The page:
Home > Aspects of Psychology > What is a Genetics Counsellor?

What is a Genetics Counsellor?

By: Maggie Lonsdale BA (hons) - Updated: 13 Sep 2012 | comments*Discuss
Genetics Counsellor Communication

In recent times people have become more concerned with illness and whether or not it runs in the family. This can range from anything from hereditary baldness to cancer. A genetics counsellor can work with you to find out if there is history of any diseases in your family.

They can also help let you know if there are any possible tests you can do and how to minimise any risks. Prevention strategies can help you avoid any potential triggers for any inherited illnesses. They can also recommend test centres and what type of tests they will do to establish what (if anything) that you have inherited. They can also inform you of the likelihood of whether there is a chance you too will pass these conditions on to your children.

Education Requirements

Ideally, a candidate should study biology, nursing, psychology or social work to at least an undergraduate level. They should also be prepared to gain more experience in other fields, such as working for an advice line or volunteer social work in order to have a broad range to prepare for them for the work. In any line of work, volunteer work looks good on your CV so it is worth applying for even if you do not change your mind.

As the name suggests, this combines both the skills needed for medical research alongside the necessary sensitive handling and communication needed to become a counsellor. It can be emotionally difficult as well as challenging work, so anyone looking to apply needs to be prepared for this.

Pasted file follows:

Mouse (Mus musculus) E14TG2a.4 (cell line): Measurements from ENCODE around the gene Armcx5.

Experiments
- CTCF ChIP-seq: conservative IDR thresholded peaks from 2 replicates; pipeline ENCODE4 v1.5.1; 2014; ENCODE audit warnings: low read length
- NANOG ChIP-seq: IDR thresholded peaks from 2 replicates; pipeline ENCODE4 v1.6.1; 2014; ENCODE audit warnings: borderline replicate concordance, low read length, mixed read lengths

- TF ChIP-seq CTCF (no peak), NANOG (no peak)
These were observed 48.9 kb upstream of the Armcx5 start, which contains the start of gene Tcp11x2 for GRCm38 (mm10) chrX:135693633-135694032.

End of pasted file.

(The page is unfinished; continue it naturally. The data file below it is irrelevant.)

A counsellor will then usually go on to study a masters degree in genetic counselling and will have usually done in depth study into how certain illnesses run in the family. They will usually work with a team of healthcare professionals and will usually help families get in touch with the appropriate specialists for their individual needs. This is why it is often useful to volunteer in a hospital or specialist centre as it will give you some idea of the facilities available and help develop communication skills.

Experience Needed

If you want to become a genetics counsellor, experience is vital. You need at least a year as a counsellor, working at least 90 hours in total. You will need to become certified and in order to do that you need to build up experience under the guidance of a recognised body and pass exams.

Salary Expectations

In terms of earning potential, when you first enter the profession you are likely to earn around £25,000- £35,000, increasing to earn £45-£55,000 with more experience. The initial period usually lasts for around two years before you start earning more money in a more senior position. Like any career advancement it depends on the nature of the organisation and it is worth asking about this in any interview with a healthcare organisation.

Becoming a genetics counsellor can be a rewarding career path. It is worth researching online to see the courses available in your local area and to ask for more information becoming a genetics counsellor. The NHS has a dedicated careers advice provision which has great information, with most universities that offer related subjects also able to offer advice.

Website Design and Hosting

If you are looking to increase brand awareness, generate web enquiries and/or generate online sales ISD will create an affordable, mobile friendly, secure website - check out In Studio Design.

Based in the UK, skilled in WordPress, web design, ecommerce and illustration, they will build your site quickly, host it on a high performance server, and make it SEO friendly.

You might also like...
Share Your Story, Join the Discussion or Seek Advice..
Why not be the first to leave a comment for discussion, ask for advice or share your story...

If you'd like to ask a question one of our experts (workload permitting) or a helpful reader hopefully can help you... We also love comments and interesting stories

(never shown)
(never shown)
(never shown)
(never shown)
Enter word:
Latest Comments